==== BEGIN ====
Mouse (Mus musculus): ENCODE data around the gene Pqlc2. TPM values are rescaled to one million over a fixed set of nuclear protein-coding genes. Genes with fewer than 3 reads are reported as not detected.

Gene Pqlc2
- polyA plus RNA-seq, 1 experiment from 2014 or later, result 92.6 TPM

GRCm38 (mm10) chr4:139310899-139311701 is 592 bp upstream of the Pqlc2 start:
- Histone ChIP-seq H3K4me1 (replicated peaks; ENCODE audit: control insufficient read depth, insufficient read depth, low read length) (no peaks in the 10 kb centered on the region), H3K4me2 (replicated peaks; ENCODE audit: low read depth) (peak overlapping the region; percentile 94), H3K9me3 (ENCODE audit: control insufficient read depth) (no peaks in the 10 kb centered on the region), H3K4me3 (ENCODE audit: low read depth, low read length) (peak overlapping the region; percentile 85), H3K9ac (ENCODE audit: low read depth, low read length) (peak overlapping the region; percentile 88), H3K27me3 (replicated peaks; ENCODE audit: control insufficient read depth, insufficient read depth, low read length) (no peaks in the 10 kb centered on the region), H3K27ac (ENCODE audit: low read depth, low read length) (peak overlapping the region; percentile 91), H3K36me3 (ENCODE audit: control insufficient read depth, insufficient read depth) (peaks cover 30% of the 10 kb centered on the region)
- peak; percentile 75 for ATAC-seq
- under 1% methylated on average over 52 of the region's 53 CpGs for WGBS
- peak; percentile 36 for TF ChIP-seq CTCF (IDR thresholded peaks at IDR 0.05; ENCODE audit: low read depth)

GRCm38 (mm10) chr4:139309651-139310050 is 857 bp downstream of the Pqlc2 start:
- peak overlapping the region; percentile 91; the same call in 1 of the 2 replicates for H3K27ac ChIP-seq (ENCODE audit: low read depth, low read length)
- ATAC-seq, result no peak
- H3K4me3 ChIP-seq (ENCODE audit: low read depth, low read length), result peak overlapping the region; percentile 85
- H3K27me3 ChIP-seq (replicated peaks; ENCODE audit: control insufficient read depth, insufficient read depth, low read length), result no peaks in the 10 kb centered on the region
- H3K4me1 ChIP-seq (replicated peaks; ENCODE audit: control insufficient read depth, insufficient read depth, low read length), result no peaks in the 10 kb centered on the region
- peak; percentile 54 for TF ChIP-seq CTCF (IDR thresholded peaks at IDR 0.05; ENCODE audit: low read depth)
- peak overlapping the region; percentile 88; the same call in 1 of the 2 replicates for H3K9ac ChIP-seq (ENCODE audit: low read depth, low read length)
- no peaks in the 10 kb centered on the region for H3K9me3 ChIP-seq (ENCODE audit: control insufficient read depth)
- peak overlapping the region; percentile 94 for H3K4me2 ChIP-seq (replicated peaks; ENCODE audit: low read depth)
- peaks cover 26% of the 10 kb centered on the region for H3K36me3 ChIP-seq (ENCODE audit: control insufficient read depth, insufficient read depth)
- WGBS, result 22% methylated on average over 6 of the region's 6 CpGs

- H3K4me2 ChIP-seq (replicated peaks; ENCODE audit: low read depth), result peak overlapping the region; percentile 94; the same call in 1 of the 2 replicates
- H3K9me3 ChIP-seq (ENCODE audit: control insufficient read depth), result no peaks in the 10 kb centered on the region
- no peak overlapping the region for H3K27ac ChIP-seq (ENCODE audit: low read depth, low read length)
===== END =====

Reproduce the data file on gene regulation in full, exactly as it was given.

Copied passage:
Mouse (Mus musculus): ENCODE data around the gene Pqlc2. TPM values are rescaled to one million over a fixed set of nuclear protein-coding genes. Genes with fewer than 3 reads are reported as not detected.

Gene Pqlc2
- polyA plus RNA-seq, 1 experiment from 2014 or later, result 92.6 TPM

GRCm38 (mm10) chr4:139310899-139311701 is 592 bp upstream of the Pqlc2 start:
- Histone ChIP-seq H3K4me1 (replicated peaks; ENCODE audit: control insufficient read depth, insufficient read depth, low read length) (no peaks in the 10 kb centered on the region), H3K4me2 (replicated peaks; ENCODE audit: low read depth) (peak overlapping the region; percentile 94), H3K9me3 (ENCODE audit: control insufficient read depth) (no peaks in the 10 kb centered on the region), H3K4me3 (ENCODE audit: low read depth, low read length) (peak overlapping the region; percentile 85), H3K9ac (ENCODE audit: low read depth, low read length) (peak overlapping the region; percentile 88), H3K27me3 (replicated peaks; ENCODE audit: control insufficient read depth, insufficient read depth, low read length) (no peaks in the 10 kb centered on the region), H3K27ac (ENCODE audit: low read depth, low read length) (peak overlapping the region; percentile 91), H3K36me3 (ENCODE audit: control insufficient read depth, insufficient read depth) (peaks cover 30% of the 10 kb centered on the region)
- peak; percentile 75 for ATAC-seq
- under 1% methylated on average over 52 of the region's 53 CpGs for WGBS
- peak; percentile 36 for TF ChIP-seq CTCF (IDR thresholded peaks at IDR 0.05; ENCODE audit: low read depth)

GRCm38 (mm10) chr4:139309651-139310050 is 857 bp downstream of the Pqlc2 start:
- peak overlapping the region; percentile 91; the same call in 1 of the 2 replicates for H3K27ac ChIP-seq (ENCODE audit: low read depth, low read length)
- ATAC-seq, result no peak
- H3K4me3 ChIP-seq (ENCODE audit: low read depth, low read length), result peak overlapping the region; percentile 85
- H3K27me3 ChIP-seq (replicated peaks; ENCODE audit: control insufficient read depth, insufficient read depth, low read length), result no peaks in the 10 kb centered on the region
- H3K4me1 ChIP-seq (replicated peaks; ENCODE audit: control insufficient read depth, insufficient read depth, low read length), result no peaks in the 10 kb centered on the region
- peak; percentile 54 for TF ChIP-seq CTCF (IDR thresholded peaks at IDR 0.05; ENCODE audit: low read depth)
- peak overlapping the region; percentile 88; the same call in 1 of the 2 replicates for H3K9ac ChIP-seq (ENCODE audit: low read depth, low read length)
- no peaks in the 10 kb centered on the region for H3K9me3 ChIP-seq (ENCODE audit: control insufficient read depth)
- peak overlapping the region; percentile 94 for H3K4me2 ChIP-seq (replicated peaks; ENCODE audit: low read depth)
- peaks cover 26% of the 10 kb centered on the region for H3K36me3 ChIP-seq (ENCODE audit: control insufficient read depth, insufficient read depth)
- WGBS, result 22% methylated on average over 6 of the region's 6 CpGs

- H3K4me2 ChIP-seq (replicated peaks; ENCODE audit: low read depth), result peak overlapping the region; percentile 94; the same call in 1 of the 2 replicates
- H3K9me3 ChIP-seq (ENCODE audit: control insufficient read depth), result no peaks in the 10 kb centered on the region
- no peak overlapping the region for H3K27ac ChIP-seq (ENCODE audit: low read depth, low read length)